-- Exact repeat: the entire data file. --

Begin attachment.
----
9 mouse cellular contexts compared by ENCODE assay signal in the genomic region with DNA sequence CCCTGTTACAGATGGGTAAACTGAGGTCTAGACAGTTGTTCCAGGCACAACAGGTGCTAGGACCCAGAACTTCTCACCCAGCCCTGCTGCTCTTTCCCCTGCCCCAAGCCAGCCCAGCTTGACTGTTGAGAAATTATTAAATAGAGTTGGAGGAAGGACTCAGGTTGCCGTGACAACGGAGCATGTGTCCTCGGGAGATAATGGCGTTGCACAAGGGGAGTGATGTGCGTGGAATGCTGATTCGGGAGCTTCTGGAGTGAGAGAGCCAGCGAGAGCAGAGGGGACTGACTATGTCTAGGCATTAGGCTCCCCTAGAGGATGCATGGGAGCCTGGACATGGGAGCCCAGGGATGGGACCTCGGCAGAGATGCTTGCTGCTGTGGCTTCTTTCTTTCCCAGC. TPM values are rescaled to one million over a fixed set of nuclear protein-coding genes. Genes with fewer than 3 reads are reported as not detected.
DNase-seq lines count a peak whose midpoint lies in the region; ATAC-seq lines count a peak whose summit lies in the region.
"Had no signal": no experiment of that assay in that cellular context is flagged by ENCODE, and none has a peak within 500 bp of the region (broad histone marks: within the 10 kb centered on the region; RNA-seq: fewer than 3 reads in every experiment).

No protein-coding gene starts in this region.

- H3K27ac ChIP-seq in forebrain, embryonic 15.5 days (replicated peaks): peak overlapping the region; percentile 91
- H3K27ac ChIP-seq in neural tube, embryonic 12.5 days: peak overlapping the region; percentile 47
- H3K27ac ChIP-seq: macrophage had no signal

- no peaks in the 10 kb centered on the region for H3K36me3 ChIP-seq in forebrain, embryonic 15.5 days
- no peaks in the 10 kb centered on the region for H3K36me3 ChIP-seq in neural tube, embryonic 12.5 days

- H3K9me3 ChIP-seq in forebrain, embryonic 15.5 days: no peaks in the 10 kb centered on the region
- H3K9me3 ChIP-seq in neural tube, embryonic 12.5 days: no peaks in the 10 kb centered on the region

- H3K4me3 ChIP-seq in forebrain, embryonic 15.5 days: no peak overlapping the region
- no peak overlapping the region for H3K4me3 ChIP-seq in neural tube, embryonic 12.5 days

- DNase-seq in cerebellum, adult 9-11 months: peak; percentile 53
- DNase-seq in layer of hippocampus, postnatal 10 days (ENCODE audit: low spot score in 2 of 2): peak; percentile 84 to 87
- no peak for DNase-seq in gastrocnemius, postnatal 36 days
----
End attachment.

9 mouse cellular contexts compared by ENCODE assay signal in the genomic region with DNA sequence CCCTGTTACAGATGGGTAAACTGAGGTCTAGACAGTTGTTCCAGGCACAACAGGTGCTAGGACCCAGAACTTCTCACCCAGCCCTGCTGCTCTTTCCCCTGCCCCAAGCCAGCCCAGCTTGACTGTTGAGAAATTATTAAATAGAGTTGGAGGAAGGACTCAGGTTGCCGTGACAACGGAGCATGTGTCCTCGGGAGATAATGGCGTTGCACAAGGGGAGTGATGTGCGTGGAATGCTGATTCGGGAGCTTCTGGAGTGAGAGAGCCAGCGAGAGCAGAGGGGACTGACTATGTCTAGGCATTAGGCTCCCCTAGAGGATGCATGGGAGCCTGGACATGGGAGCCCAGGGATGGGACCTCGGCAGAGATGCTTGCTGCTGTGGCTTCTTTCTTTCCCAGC. TPM values are rescaled to one million over a fixed set of nuclear protein-coding genes. Genes with fewer than 3 reads are reported as not detected.
DNase-seq lines count a peak whose midpoint lies in the region; ATAC-seq lines count a peak whose summit lies in the region.
"Had no signal": no experiment of that assay in that cellular context is flagged by ENCODE, and none has a peak within 500 bp of the region (broad histone marks: within the 10 kb centered on the region; RNA-seq: fewer than 3 reads in every experiment).

No protein-coding gene starts in this region.

- H3K27ac ChIP-seq in forebrain, embryonic 15.5 days (replicated peaks): peak overlapping the region; percentile 91
- H3K27ac ChIP-seq in neural tube, embryonic 12.5 days: peak overlapping the region; percentile 47
- H3K27ac ChIP-seq: macrophage had no signal

- no peaks in the 10 kb centered on the region for H3K36me3 ChIP-seq in forebrain, embryonic 15.5 days
- no peaks in the 10 kb centered on the region for H3K36me3 ChIP-seq in neural tube, embryonic 12.5 days

- H3K9me3 ChIP-seq in forebrain, embryonic 15.5 days: no peaks in the 10 kb centered on the region
- H3K9me3 ChIP-seq in neural tube, embryonic 12.5 days: no peaks in the 10 kb centered on the region

- H3K4me3 ChIP-seq in forebrain, embryonic 15.5 days: no peak overlapping the region
- no peak overlapping the region for H3K4me3 ChIP-seq in neural tube, embryonic 12.5 days

- DNase-seq in cerebellum, adult 9-11 months: peak; percentile 53
- DNase-seq in layer of hippocampus, postnatal 10 days (ENCODE audit: low spot score in 2 of 2): peak; percentile 84 to 87
- no peak for DNase-seq in gastrocnemius, postnatal 36 days